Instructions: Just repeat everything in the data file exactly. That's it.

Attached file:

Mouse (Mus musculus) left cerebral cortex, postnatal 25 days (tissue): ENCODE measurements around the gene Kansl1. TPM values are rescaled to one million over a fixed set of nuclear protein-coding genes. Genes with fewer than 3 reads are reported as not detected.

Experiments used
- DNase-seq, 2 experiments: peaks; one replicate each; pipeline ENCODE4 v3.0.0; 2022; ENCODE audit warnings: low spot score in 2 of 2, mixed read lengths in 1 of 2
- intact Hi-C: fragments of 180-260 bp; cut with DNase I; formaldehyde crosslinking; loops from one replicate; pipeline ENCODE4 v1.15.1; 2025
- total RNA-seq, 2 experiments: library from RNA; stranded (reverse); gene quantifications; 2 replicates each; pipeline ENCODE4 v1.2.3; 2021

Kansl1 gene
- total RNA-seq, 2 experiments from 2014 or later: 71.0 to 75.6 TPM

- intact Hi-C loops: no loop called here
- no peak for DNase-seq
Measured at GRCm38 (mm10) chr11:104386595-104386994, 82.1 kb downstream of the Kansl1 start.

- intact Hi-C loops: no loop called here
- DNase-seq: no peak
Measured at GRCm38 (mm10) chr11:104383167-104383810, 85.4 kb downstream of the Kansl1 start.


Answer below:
Mouse (Mus musculus) left cerebral cortex, postnatal 25 days (tissue): ENCODE measurements around the gene Kansl1. TPM values are rescaled to one million over a fixed set of nuclear protein-coding genes. Genes with fewer than 3 reads are reported as not detected.

Experiments used
- DNase-seq, 2 experiments: peaks; one replicate each; pipeline ENCODE4 v3.0.0; 2022; ENCODE audit warnings: low spot score in 2 of 2, mixed read lengths in 1 of 2
- intact Hi-C: fragments of 180-260 bp; cut with DNase I; formaldehyde crosslinking; loops from one replicate; pipeline ENCODE4 v1.15.1; 2025
- total RNA-seq, 2 experiments: library from RNA; stranded (reverse); gene quantifications; 2 replicates each; pipeline ENCODE4 v1.2.3; 2021

Kansl1 gene
- total RNA-seq, 2 experiments from 2014 or later: 71.0 to 75.6 TPM

- intact Hi-C loops: no loop called here
- no peak for DNase-seq
Measured at GRCm38 (mm10) chr11:104386595-104386994, 82.1 kb downstream of the Kansl1 start.

- intact Hi-C loops: no loop called here
- DNase-seq: no peak
Measured at GRCm38 (mm10) chr11:104383167-104383810, 85.4 kb downstream of the Kansl1 start.